WSIB's new policy on medical cannabis

On March 1, 2019 the Ontario WSIB implemented its new Operational Policy on Cannabis for Medical Purposes, setting strict guidelines for the use of medical cannabis as treatment for work-related illness. Sherrard Kuzz shares the details.

By Daryl Seupersad

On March 1, 2019 the Ontario Workplace Safety and Insurance Board (WSIB) implemented its new Operational Policy on Cannabis for Medical Purposes, setting strict guidelines for the use of medical cannabis as treatment for work-related illness or injury. The Policy is welcome news to those in the employer community concerned that the legalization of cannabis might result in its unchecked use as medical treatment. 

The Policy recognizes cannabis is “not necessary, appropriate, or sufficient health care treatment for most medical conditions…” but acknowledges there are certain circumstances where it may be appropriate treatment for a condition resulting from a work-related injury or disease. 

Under the Policy, a worker is only entitled to payment for medical cannabis used as treatment of a work-related injury or disease in the following circumstances: 

1. The worker has a designated condition. 

There are a limited number of designated conditions prescribed by the Policy: 

— Neuropathic pain 

— Spasticity resulting from a spinal cord injury 

— Nausea and vomiting associated with cancer chemotherapy 

— Loss of appetite associated with HIV or AIDS 

— Pain and other symptoms experienced in a palliative setting 

To be eligible for coverage, the worker must have a designated condition and it must be clinically associated with a work-related injury or disease or its treatment. 

2. The worker’s treating health professional authorizes medical cannabis for the designated condition. 

The authorization should come from the worker’s treating physician managing the condition or work-related injury or disease, and conducting regular assessments of the worker’s response to cannabis. If authorized by another health professional, the primary treating health professional must support the use of medical cannabis for the condition.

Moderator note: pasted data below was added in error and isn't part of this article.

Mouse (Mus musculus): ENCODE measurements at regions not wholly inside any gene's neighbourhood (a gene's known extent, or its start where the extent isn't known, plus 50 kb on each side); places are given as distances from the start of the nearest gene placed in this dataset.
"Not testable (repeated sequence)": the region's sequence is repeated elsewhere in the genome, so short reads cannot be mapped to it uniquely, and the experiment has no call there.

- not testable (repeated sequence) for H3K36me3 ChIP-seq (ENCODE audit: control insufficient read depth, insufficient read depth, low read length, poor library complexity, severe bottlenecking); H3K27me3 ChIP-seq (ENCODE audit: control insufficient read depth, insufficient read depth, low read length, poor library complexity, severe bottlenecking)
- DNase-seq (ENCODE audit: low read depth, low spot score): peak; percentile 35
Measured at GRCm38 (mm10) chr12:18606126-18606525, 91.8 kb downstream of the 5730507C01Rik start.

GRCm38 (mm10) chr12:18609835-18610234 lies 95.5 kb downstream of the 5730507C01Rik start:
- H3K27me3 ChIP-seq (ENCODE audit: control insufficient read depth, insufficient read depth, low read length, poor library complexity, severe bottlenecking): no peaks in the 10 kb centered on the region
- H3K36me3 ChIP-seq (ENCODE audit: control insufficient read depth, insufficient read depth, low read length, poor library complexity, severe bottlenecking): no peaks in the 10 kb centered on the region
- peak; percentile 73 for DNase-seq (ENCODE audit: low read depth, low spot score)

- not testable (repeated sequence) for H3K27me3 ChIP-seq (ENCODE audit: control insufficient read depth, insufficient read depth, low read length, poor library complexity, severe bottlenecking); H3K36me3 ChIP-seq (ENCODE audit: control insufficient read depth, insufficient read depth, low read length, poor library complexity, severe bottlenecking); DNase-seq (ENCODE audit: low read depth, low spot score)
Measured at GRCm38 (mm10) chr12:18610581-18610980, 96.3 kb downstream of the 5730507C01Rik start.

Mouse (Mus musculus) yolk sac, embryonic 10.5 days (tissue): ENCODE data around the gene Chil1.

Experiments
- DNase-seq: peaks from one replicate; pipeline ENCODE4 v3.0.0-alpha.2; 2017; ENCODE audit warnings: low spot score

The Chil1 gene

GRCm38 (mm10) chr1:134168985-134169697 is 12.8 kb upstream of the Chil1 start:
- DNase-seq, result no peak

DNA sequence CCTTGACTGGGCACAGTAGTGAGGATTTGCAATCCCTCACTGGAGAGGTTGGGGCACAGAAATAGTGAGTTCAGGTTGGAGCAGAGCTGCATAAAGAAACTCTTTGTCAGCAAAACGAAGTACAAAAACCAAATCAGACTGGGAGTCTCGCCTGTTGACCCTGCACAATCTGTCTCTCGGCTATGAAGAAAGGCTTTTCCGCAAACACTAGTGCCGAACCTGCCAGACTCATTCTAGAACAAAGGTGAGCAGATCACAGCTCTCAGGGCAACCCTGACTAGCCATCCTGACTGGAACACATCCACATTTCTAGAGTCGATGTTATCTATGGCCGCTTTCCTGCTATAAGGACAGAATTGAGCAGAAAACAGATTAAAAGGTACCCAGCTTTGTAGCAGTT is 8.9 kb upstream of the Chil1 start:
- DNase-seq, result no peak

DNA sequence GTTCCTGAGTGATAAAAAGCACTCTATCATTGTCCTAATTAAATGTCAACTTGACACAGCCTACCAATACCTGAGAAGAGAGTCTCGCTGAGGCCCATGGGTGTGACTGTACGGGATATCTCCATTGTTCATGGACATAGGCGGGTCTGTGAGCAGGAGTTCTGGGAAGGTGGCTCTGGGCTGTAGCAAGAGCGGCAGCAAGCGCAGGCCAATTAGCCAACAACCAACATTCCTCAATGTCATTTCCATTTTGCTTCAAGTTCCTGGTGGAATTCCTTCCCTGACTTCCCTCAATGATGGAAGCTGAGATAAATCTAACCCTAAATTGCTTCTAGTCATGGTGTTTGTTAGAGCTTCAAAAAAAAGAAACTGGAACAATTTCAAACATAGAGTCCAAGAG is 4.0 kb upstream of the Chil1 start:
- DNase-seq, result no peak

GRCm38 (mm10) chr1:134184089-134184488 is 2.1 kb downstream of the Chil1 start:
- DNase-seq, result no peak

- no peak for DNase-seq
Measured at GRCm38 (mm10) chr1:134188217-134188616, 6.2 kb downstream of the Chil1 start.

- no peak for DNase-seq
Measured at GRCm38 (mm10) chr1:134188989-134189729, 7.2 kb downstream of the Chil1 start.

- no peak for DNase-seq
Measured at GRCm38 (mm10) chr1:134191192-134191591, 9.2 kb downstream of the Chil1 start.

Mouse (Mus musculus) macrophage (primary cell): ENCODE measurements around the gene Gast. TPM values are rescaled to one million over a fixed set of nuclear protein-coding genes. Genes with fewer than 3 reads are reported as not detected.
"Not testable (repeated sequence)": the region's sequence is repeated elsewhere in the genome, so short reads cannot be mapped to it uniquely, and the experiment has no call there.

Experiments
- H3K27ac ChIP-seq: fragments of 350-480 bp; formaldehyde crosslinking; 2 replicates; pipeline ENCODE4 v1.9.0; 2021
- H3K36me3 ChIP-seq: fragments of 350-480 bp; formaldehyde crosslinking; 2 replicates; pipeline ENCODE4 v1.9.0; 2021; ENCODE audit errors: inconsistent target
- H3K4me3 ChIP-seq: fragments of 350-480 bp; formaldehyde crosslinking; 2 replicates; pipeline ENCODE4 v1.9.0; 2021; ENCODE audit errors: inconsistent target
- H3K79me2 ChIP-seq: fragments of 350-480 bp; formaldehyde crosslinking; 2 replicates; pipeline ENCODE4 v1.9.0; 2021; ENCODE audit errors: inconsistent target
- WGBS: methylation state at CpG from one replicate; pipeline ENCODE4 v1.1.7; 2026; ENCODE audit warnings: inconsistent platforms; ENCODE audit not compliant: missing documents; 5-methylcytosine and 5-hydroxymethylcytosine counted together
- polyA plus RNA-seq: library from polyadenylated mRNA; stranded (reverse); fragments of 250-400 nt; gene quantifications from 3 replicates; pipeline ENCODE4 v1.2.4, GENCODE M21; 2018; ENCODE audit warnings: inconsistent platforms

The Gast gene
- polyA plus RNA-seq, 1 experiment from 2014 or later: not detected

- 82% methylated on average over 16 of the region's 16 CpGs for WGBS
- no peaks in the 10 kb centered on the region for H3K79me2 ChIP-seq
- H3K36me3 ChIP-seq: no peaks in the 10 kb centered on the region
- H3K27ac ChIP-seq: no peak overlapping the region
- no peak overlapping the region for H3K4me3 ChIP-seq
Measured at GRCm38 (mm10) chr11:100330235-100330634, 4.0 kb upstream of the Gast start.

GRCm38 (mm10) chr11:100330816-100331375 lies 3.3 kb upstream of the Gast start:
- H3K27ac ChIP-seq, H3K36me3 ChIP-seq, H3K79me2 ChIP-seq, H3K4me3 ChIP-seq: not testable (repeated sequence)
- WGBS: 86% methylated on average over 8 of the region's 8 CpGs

3. The worker has exhausted conventional treatments for the designated condition. 

Conventional treatment must have been used and been ineffective or not tolerated before medical cannabis may be authorized. The use and response to conventional treatment must be documented in the worker’s medical records. This will not apply to use in a palliative care setting. 

4. An appropriate clinical assessment of the worker has been conducted. 

An initial clinical assessment must be undertaken, with measurable findings. Subsequent reassessment must also be conducted to support ongoing use. 

5. The benefits of medical cannabis for the worker outweigh the risks. 

A worker is not entitled to medical cannabis where the risks outweigh the benefits, including where cannabis is contraindicated with a worker’s existing medical condition or history, there are precautions present, there is a potential for adverse drug interaction or the treatment may impede overall recovery. 

The Policy specifically defines certain circumstances where medical cannabis is contraindicated, including where the worker is under the age of 25 or has a personal or strong family history of psychosis, and where the worker has a current or prior substance use disorder (including, but not limited to, cannabis use disorder). 

6. The dose and route of administration authorized for the worker are appropriate. 

The appropriate dose will generally be the lowest safe and effective dose (both in terms of grams and THC percentage). In addition, the medical cannabis authorized must: 

— Not be smoked 

— Not exceed three grams per day 

— Be CBD-rich with minimal THC 

— Not have more than 9 per cent THC 

— Not exceed 75 mg per day (no more than 30 mg, but in no case more than 75 mg) 

7. The worker has a valid medical document or a written order for medical cannabis. 

In addition to meeting the requirements of existing cannabis legislation, any medical cannabis authorization must also comply with the dose and administration requirements noted above, specifying the maximum THC percentage and a route of administration other than smoking. 

A worker who meets the entitlement criteria is eligible for payment only for the reasonable costs associated with medical cannabis where it is obtained from a hospital or a license holder with whom the worker is registered as a client. A worker is not eligible for reimbursement for cannabis obtained through a recreational cannabis retailer or for cannabis produced at home. Additionally, a worker must obtain WSIB approval before making the purchase of medical cannabis if the worker wishes to seek reimbursement. 

To learn more and for assistance with all matters related to workplace safety and insurance, contact the experts at Sherrard Kuzz LLP. 

Daryl Seupersad is a lawyer with Sherrard Kuzz LLP, one of Canada’s leading employment and labour law firms, representing management. Daryl can be reached at 416.603.0700 (Main), 416.420.0738 (24 Hour) or by visiting

The information contained in this article is provided for general information purposes only and does not constitute legal or other professional advice, nor does accessing this information create a lawyer-client relationship. This article is current as of March 2019 and applies only to Ontario, Canada, or such other laws of Canada as expressly indicated. Information about the law is checked for legal accuracy as at the date the presentation/article is prepared, but may become outdated as laws or policies change. For clarification or for legal or other professional assistance please contact Sherrard Kuzz LLP